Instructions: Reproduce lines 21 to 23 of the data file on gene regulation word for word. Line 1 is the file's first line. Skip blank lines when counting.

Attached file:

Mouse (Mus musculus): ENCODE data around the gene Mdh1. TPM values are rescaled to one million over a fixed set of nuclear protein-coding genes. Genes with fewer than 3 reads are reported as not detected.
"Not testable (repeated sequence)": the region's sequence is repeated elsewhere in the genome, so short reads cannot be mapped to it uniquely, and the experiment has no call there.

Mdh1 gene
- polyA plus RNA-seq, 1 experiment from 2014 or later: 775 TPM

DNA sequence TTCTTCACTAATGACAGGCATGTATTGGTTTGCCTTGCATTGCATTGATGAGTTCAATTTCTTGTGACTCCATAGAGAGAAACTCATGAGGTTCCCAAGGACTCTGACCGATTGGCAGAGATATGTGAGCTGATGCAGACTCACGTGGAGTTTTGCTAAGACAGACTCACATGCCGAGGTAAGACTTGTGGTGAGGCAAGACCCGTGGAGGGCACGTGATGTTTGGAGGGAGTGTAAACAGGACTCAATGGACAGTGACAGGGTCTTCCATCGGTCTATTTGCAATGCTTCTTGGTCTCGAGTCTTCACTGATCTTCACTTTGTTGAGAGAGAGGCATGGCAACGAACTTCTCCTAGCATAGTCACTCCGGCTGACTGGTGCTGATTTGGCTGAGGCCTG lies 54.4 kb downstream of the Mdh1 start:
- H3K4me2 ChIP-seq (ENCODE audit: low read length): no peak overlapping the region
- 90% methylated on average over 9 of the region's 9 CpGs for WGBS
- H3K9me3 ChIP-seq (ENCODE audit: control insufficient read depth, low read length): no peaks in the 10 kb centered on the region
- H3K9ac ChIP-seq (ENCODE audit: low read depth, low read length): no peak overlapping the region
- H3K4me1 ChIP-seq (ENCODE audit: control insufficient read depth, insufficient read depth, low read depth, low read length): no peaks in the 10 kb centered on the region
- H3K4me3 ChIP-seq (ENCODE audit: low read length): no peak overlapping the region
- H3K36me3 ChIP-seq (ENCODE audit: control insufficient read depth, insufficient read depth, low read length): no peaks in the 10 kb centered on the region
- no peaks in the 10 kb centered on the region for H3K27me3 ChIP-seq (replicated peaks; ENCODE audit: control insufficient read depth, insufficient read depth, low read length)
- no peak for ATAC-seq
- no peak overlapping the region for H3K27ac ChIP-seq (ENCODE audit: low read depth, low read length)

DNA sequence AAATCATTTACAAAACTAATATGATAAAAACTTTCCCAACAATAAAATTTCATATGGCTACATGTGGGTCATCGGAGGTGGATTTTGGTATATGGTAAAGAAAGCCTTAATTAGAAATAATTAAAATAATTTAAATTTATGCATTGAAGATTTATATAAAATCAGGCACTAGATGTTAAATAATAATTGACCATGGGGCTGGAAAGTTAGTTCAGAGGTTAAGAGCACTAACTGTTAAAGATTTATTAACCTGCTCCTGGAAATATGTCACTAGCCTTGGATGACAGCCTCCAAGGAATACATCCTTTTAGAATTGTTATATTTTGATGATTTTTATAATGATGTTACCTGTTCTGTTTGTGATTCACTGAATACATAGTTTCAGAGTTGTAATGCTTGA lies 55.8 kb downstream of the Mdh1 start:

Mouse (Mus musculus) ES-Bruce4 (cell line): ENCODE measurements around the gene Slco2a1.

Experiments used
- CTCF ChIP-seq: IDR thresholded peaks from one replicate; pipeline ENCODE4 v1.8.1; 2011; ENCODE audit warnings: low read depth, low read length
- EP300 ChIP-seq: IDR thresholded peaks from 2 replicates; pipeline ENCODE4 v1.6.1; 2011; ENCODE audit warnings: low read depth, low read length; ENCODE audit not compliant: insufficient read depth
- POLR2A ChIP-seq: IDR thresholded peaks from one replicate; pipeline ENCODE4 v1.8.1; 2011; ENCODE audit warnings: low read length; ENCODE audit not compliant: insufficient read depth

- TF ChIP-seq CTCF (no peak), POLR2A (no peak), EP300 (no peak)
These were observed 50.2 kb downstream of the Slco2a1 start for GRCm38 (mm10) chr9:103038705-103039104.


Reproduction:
- POLR2A ChIP-seq: IDR thresholded peaks from one replicate; pipeline ENCODE4 v1.8.1; 2011; ENCODE audit warnings: low read length; ENCODE audit not compliant: insufficient read depth

- TF ChIP-seq CTCF (no peak), POLR2A (no peak), EP300 (no peak)
These were observed 50.2 kb downstream of the Slco2a1 start for GRCm38 (mm10) chr9:103038705-103039104.